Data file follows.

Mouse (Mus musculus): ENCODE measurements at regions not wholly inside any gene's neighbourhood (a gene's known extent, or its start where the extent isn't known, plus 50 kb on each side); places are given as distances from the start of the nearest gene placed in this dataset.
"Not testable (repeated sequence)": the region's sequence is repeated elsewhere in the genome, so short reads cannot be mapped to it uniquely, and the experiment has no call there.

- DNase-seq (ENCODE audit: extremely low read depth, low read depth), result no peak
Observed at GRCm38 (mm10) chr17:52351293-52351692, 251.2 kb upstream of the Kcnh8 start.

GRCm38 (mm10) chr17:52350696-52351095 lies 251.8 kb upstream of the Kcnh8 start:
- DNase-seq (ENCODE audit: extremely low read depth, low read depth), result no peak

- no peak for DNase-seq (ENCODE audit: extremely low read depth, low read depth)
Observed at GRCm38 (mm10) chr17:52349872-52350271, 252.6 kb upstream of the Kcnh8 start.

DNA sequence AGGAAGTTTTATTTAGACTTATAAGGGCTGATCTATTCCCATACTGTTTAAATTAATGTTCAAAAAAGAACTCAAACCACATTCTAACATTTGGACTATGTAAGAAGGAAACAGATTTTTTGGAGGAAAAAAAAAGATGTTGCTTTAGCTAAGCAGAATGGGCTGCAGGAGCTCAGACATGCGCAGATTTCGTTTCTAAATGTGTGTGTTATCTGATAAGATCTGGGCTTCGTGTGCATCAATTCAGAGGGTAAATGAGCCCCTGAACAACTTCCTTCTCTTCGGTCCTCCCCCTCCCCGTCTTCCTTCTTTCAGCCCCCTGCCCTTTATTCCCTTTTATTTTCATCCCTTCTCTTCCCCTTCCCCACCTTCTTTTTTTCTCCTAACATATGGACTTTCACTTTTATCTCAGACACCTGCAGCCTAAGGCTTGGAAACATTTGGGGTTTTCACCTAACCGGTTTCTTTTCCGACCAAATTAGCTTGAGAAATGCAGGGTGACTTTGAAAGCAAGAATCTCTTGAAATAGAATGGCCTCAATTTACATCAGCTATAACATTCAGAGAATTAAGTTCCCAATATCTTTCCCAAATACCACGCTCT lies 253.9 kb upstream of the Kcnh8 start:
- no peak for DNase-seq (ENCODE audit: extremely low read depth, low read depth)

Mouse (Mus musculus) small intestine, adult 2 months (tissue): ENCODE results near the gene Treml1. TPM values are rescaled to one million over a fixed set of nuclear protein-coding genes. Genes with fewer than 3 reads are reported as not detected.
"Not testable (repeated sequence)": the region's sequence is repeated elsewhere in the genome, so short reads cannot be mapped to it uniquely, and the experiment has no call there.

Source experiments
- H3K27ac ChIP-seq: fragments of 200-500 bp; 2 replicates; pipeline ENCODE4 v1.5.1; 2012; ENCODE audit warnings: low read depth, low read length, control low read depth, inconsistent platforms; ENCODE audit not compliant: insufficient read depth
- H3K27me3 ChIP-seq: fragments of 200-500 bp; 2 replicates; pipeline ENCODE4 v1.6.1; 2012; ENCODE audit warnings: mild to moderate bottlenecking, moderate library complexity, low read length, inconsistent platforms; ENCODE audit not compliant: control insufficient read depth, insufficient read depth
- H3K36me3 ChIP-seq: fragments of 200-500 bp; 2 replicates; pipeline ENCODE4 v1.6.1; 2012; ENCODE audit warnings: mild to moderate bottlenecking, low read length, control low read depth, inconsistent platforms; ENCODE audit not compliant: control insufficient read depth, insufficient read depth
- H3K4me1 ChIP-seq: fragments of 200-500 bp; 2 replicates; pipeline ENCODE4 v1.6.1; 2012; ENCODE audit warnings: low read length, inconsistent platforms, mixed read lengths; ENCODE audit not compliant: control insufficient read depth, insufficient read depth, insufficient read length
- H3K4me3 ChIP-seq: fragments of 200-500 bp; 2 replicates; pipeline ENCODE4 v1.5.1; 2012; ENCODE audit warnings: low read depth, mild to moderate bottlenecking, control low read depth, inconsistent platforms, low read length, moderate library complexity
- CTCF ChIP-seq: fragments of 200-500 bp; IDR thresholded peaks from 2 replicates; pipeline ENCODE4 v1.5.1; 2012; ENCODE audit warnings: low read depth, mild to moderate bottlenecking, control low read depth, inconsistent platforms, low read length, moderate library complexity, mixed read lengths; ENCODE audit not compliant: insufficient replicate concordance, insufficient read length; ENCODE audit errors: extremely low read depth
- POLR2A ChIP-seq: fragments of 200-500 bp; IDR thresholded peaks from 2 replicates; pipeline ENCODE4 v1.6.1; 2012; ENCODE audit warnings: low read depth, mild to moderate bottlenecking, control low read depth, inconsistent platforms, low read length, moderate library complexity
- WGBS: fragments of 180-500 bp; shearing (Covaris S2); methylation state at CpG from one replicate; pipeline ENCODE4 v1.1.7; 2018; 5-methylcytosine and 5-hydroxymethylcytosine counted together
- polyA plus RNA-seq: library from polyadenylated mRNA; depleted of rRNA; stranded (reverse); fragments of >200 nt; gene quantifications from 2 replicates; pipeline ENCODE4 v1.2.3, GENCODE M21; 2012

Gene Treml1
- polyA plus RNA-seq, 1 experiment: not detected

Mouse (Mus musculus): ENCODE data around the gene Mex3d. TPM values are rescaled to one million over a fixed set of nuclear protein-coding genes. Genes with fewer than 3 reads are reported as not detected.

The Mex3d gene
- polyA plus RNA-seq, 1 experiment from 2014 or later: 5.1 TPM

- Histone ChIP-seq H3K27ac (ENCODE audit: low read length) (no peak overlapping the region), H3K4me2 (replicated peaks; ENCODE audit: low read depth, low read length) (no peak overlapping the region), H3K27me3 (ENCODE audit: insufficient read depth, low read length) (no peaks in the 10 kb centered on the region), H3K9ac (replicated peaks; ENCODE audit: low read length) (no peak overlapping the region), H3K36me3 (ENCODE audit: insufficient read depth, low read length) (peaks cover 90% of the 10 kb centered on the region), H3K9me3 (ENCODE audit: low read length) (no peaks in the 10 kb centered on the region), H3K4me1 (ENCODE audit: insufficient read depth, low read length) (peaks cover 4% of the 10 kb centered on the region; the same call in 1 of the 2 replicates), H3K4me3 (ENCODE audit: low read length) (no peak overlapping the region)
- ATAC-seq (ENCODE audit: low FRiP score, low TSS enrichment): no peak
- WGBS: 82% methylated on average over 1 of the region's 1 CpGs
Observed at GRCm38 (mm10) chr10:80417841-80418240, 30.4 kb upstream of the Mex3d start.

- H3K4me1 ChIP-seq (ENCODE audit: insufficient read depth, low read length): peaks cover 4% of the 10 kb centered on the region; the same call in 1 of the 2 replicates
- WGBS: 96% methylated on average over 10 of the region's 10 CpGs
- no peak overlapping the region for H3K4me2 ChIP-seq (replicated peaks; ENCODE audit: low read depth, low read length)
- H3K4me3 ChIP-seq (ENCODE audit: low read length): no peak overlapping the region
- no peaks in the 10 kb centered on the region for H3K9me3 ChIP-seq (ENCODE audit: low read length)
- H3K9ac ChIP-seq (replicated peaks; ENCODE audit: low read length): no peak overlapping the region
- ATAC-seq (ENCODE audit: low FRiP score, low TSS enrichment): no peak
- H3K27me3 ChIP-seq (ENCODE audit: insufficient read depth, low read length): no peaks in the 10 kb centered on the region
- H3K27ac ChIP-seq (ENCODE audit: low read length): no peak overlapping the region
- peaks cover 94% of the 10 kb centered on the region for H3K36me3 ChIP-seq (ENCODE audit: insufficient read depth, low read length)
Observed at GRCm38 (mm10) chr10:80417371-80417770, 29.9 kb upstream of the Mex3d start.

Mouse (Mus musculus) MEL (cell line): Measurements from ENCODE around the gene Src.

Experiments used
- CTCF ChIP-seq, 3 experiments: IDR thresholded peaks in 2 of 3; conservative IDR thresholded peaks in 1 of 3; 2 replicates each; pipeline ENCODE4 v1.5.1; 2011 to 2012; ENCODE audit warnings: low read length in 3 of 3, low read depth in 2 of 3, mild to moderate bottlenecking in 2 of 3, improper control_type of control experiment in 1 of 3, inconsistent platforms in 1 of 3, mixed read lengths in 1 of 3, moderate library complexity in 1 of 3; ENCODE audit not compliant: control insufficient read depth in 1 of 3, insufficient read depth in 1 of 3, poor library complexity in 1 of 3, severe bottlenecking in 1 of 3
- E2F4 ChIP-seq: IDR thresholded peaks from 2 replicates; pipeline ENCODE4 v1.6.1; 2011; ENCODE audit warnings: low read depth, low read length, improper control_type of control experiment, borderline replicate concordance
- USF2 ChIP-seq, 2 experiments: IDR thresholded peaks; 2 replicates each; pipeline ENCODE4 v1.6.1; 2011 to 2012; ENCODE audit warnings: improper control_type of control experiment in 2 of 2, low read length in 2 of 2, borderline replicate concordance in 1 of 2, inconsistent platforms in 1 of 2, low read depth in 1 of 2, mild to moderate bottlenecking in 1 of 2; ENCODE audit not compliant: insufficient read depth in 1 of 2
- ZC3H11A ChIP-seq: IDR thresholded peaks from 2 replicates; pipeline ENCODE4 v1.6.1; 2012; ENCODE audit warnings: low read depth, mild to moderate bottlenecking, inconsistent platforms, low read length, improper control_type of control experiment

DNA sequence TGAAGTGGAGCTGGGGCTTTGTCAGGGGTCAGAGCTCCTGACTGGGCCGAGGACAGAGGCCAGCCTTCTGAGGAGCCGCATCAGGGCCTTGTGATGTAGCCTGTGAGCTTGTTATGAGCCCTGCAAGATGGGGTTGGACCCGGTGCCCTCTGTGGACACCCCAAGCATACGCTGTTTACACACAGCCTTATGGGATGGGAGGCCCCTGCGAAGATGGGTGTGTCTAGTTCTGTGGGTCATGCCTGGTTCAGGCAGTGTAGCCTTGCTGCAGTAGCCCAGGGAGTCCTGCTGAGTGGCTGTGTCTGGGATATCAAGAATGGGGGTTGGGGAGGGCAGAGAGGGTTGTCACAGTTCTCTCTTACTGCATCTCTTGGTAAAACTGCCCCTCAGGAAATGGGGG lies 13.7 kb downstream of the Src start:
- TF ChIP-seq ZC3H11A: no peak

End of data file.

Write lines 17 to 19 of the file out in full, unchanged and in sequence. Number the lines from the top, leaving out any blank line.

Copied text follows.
- H3K4me1 ChIP-seq: fragments of 200-500 bp; 2 replicates; pipeline ENCODE4 v1.6.1; 2012; ENCODE audit warnings: low read length, inconsistent platforms, mixed read lengths; ENCODE audit not compliant: control insufficient read depth, insufficient read depth, insufficient read length
- H3K4me3 ChIP-seq: fragments of 200-500 bp; 2 replicates; pipeline ENCODE4 v1.5.1; 2012; ENCODE audit warnings: low read depth, mild to moderate bottlenecking, control low read depth, inconsistent platforms, low read length, moderate library complexity
- CTCF ChIP-seq: fragments of 200-500 bp; IDR thresholded peaks from 2 replicates; pipeline ENCODE4 v1.5.1; 2012; ENCODE audit warnings: low read depth, mild to moderate bottlenecking, control low read depth, inconsistent platforms, low read length, moderate library complexity, mixed read lengths; ENCODE audit not compliant: insufficient replicate concordance, insufficient read length; ENCODE audit errors: extremely low read depth